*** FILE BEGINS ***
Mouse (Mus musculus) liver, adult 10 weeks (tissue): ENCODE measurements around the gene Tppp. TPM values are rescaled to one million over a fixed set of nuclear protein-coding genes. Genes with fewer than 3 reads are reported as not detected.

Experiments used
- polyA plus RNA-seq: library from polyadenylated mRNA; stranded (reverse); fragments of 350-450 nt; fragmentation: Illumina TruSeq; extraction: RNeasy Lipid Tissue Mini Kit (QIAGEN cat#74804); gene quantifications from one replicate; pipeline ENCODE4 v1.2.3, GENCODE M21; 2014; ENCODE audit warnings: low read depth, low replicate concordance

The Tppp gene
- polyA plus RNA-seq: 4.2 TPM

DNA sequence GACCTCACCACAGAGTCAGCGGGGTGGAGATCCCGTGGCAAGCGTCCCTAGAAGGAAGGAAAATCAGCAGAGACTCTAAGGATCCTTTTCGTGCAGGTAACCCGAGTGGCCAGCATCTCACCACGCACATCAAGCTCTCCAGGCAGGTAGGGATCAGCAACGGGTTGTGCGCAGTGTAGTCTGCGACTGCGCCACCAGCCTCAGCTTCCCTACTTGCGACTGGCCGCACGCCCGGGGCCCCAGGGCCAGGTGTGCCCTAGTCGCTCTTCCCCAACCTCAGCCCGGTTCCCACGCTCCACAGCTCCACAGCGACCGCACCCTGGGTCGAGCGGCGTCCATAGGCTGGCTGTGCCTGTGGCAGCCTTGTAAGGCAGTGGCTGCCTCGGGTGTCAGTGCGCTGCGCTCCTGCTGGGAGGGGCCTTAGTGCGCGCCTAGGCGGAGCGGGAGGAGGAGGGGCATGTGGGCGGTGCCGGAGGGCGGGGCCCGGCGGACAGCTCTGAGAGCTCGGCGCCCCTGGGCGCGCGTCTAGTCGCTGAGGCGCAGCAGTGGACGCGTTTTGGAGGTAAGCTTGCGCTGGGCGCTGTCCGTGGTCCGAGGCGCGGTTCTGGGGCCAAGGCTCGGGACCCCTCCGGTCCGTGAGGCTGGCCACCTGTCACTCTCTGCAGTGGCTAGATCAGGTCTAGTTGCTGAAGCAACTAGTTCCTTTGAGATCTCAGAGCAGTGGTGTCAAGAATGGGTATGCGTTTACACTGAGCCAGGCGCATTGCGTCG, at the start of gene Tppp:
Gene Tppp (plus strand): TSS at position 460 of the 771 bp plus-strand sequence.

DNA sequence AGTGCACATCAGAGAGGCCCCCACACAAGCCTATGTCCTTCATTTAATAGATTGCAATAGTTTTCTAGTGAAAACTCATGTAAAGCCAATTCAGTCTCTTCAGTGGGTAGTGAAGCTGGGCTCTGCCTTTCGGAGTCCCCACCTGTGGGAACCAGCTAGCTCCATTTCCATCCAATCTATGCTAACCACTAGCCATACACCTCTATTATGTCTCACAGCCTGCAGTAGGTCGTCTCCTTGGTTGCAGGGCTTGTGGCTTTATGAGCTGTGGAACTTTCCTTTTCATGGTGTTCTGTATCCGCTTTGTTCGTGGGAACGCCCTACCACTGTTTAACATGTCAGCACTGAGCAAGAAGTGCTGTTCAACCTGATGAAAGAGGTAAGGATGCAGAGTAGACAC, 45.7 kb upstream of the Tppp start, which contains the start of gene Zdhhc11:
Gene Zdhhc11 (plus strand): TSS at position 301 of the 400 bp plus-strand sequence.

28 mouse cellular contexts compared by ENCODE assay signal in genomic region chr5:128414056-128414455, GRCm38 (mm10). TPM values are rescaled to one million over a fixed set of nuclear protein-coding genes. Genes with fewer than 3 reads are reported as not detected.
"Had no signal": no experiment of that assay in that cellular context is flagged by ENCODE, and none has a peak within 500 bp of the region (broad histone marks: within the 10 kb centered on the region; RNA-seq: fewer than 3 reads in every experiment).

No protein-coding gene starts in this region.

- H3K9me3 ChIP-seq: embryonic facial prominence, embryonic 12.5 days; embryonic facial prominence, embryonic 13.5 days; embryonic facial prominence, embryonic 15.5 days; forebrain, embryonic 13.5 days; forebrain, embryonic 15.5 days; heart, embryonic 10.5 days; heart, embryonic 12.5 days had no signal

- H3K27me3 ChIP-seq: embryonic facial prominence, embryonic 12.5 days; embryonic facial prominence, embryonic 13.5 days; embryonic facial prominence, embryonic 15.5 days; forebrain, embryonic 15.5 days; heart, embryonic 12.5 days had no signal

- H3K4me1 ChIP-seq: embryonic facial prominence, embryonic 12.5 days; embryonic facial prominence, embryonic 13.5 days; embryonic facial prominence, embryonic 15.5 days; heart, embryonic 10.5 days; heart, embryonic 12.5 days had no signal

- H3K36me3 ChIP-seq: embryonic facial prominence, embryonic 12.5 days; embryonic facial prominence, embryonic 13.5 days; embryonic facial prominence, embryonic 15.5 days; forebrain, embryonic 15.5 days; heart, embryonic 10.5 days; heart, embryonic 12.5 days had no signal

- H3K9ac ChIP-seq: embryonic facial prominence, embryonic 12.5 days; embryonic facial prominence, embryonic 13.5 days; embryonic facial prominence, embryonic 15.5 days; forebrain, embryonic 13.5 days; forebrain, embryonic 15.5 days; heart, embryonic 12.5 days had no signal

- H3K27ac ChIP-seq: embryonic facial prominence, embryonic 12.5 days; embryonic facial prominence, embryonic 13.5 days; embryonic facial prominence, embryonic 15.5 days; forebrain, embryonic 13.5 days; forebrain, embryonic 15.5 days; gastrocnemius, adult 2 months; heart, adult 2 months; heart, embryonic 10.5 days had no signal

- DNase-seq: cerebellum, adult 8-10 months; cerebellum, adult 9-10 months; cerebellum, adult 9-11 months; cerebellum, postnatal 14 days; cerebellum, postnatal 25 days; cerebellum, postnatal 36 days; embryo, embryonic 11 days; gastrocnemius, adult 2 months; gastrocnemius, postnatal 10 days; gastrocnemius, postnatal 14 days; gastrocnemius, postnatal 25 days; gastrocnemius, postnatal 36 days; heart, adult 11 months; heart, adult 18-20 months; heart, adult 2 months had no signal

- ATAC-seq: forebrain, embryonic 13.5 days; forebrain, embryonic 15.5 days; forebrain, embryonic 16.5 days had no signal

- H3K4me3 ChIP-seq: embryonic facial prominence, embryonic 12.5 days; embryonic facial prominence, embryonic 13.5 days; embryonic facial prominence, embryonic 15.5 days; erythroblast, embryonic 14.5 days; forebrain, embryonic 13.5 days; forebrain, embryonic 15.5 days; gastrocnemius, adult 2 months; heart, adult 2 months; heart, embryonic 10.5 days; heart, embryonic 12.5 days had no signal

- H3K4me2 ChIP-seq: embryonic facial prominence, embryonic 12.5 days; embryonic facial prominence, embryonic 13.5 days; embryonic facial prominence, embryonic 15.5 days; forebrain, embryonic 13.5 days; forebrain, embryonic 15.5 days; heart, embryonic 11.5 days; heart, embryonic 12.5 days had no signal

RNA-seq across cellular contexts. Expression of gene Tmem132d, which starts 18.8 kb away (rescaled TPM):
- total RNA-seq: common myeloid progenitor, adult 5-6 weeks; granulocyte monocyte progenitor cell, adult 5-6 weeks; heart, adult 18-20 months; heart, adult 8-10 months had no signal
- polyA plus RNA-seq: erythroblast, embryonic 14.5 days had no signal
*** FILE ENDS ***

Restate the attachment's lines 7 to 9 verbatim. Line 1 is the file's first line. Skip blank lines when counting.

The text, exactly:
Gene Tppp (plus strand): TSS at position 460 of the 771 bp plus-strand sequence.

DNA sequence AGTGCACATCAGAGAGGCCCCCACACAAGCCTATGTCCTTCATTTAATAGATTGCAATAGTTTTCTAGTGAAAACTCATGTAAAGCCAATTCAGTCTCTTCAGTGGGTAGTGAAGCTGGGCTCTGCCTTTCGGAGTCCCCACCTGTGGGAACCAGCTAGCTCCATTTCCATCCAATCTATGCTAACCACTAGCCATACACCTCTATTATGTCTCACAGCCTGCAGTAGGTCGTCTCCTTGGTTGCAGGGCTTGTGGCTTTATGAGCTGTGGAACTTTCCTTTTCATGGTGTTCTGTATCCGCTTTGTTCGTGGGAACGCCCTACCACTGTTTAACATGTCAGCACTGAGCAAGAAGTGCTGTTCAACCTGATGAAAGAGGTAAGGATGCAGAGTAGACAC, 45.7 kb upstream of the Tppp start, which contains the start of gene Zdhhc11:
Gene Zdhhc11 (plus strand): TSS at position 301 of the 400 bp plus-strand sequence.